When it came to drywalling I actually kind of forgot about this little edge at the end of the partial wall that is right inside our front door. I was thinking maybe we would cover it with a trim board, but since the walls on either side of it are different heights, thanks to our newly vaulted ceiling in the vestibule, drywall was a much simpler option.
After I had my little pieces of drywall installed I just used these plastic pieces to give a nice clean edge to each corner. You can find them near all of the other drywall supplies at your home improvement store.
They come in 10 foot lengths and they are easy to cut to length. I just use scissors through both sides.
Then just bend and snip the corner.
To install you just screw through those holes on either side to attach it. Super easy, really. Just don’t over-screw in the screws and create bumps in the plastic. You can see here how the right side laid nice and flat for me but the left gave me some trouble. I just kept adding screws until I knew the little bubbles were small enough to get covered with the spackle.
The larger spackle knife worked better on this small edge since I could just run it up the wall and the two corner pieces with the long knife worked to create a flat edge.
A couple things I was reminded of along the way:
- Don’t take too much time on the first coat of spackle, I always try to get really particular with it and then when I’m doing my second coat I think “man, I wasted all that time because it just gets covered up anyway?”. Just be sure you have enough spackle under any taped seams to secure it don’t leave any thick edges. (Kind of like the thick edge I showed you above, so you can break that rule, too, if you know you are going to need to build out past that point.)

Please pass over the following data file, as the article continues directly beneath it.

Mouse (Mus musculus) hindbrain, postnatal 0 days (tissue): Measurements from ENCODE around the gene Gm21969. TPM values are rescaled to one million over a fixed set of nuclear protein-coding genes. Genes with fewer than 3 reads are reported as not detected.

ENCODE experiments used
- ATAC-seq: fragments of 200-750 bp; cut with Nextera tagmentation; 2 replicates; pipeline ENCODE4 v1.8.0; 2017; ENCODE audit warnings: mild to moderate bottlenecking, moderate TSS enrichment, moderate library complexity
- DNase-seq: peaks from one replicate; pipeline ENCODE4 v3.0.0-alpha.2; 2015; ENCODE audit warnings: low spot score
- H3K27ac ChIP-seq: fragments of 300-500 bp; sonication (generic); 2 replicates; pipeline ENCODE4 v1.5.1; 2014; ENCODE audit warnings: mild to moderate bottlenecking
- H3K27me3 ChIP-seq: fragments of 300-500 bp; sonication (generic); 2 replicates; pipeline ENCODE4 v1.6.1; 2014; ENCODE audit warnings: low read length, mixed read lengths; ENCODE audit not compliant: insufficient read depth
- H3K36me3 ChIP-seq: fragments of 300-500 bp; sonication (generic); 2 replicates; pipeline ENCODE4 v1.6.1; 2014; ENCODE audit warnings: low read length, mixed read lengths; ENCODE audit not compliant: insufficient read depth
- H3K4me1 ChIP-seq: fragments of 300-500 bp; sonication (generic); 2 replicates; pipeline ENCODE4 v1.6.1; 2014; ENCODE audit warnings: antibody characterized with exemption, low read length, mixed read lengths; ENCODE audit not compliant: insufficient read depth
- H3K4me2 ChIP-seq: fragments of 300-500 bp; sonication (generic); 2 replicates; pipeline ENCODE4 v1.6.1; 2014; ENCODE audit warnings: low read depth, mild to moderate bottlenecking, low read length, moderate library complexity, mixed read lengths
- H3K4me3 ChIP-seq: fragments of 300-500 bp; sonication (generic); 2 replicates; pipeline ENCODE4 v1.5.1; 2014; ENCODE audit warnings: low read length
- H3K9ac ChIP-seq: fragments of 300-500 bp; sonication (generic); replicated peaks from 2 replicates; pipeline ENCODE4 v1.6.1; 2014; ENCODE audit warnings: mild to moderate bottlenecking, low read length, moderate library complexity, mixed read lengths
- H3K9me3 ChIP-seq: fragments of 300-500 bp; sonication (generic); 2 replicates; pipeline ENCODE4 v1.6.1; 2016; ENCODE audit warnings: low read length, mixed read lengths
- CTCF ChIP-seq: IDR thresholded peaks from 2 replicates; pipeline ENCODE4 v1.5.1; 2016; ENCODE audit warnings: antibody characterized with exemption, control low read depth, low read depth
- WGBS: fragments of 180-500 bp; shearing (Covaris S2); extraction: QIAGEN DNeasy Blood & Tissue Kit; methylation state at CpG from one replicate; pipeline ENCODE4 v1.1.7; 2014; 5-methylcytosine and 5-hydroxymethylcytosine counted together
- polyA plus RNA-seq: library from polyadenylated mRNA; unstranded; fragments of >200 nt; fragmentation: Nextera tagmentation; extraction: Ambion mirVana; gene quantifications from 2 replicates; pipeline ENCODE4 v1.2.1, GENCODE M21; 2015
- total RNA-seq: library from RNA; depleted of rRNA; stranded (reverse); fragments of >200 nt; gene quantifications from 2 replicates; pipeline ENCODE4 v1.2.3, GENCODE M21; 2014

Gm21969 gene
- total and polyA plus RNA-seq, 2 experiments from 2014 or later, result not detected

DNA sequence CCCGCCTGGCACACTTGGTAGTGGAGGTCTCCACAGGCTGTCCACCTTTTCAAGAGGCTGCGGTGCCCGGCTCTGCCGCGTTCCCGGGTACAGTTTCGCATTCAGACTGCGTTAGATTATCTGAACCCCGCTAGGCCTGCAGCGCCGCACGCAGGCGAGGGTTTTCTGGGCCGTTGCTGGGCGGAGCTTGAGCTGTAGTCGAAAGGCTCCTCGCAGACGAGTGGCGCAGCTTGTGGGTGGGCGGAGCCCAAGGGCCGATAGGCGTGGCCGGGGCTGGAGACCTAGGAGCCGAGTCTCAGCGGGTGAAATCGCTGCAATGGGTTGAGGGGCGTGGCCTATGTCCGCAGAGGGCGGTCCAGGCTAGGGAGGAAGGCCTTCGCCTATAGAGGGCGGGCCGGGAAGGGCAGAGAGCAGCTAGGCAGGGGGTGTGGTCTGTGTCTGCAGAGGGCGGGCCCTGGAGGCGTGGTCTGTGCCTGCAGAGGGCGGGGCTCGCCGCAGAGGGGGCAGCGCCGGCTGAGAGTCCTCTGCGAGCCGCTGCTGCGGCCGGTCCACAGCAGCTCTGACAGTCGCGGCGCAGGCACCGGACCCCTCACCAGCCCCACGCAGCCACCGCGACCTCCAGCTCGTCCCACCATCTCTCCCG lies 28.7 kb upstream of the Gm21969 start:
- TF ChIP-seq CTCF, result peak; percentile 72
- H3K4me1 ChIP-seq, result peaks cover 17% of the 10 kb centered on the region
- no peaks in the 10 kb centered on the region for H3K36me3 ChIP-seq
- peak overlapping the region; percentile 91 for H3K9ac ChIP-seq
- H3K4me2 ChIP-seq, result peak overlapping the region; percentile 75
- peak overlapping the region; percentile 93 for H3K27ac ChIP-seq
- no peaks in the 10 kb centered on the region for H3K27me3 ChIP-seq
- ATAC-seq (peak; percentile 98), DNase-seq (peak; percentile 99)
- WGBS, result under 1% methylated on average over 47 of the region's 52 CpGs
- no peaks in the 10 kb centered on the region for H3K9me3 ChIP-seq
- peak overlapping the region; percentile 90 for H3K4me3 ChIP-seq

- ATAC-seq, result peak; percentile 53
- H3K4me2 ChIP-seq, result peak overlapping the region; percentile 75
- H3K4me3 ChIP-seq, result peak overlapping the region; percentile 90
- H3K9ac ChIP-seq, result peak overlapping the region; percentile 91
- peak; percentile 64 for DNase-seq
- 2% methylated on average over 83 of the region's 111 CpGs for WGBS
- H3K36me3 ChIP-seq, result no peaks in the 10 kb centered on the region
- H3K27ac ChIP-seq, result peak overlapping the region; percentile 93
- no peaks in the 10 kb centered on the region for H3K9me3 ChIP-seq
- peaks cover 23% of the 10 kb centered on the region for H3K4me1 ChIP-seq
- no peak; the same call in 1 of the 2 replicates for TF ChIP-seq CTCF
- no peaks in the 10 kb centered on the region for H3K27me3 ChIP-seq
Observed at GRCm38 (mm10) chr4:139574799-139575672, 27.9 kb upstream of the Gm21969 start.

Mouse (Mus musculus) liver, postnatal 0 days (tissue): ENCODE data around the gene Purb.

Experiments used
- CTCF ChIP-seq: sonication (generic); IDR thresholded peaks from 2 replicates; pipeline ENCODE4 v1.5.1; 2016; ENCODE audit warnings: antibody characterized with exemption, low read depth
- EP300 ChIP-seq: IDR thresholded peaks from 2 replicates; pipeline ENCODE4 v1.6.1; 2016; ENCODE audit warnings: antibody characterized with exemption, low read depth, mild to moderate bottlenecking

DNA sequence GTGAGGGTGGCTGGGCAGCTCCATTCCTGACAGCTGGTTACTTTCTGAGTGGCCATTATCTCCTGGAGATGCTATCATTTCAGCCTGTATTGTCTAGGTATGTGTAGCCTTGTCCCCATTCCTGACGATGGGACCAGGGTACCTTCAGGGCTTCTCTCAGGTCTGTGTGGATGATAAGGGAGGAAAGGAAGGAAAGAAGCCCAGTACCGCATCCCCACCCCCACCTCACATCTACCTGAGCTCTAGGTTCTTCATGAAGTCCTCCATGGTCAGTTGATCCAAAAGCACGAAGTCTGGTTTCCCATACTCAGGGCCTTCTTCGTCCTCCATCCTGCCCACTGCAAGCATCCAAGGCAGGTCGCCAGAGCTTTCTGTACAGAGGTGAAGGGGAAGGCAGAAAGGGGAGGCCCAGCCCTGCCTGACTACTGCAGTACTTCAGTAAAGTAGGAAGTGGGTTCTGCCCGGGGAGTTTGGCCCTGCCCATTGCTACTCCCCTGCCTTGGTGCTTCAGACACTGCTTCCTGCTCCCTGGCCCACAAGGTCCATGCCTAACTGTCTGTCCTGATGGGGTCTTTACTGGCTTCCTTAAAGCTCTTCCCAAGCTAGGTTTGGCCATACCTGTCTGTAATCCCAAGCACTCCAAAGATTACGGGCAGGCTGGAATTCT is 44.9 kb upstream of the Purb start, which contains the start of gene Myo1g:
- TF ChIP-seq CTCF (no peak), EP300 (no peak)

- After each coat is dry take your empty spackle knife and scrape it up over any clumps or globs that have dried. This will remove them and ensure a flat surface for your next coat. Indentations are totally fine because they are easy to fill in, it is the little specs that will cause you trouble. Here I’m moving the knife upwards and you can see the little specs accumulating.
- I go over the entire surface with my bare hands to feel for any random spots that might not be smooth, sometimes they’re easier to feel than see, but they will definitely show up when painted. That’s what I was doing in that shot above where I put the dotted line through the picture. And here’s a snap shot for comparison of an edge that is partially sanded completely. It is a very slight difference, but once painted you would definitely be able to see where that spackle line is on the bottom part, whereas the top part is totally smooth
So, um, yeah. Probably more than you ever cared to know about drywall but I really am proof that anyone can do it. Over multiple years of trial and error I’ve found a process that consistently works for me … even if Joel doesn’t think it’s efficient.
I don’t see him volunteering to take over. :)
And because it’s been awhile … remember what our little old porch/entry/vestibule looked like when we moved in?
Yowza! I had even forgotten about that extra doorway. How quickly the ugly is erased from my memory. :)
And that same spot from a slightly farther away view now.
If you missed all of the ceiling drywall tips, drywall finishing tips and inexpensive wall repair tips and you’re getting ready to tackle your own drywall project they are also worth a read. But take a minute first, you’ve earned it for getting through this. :)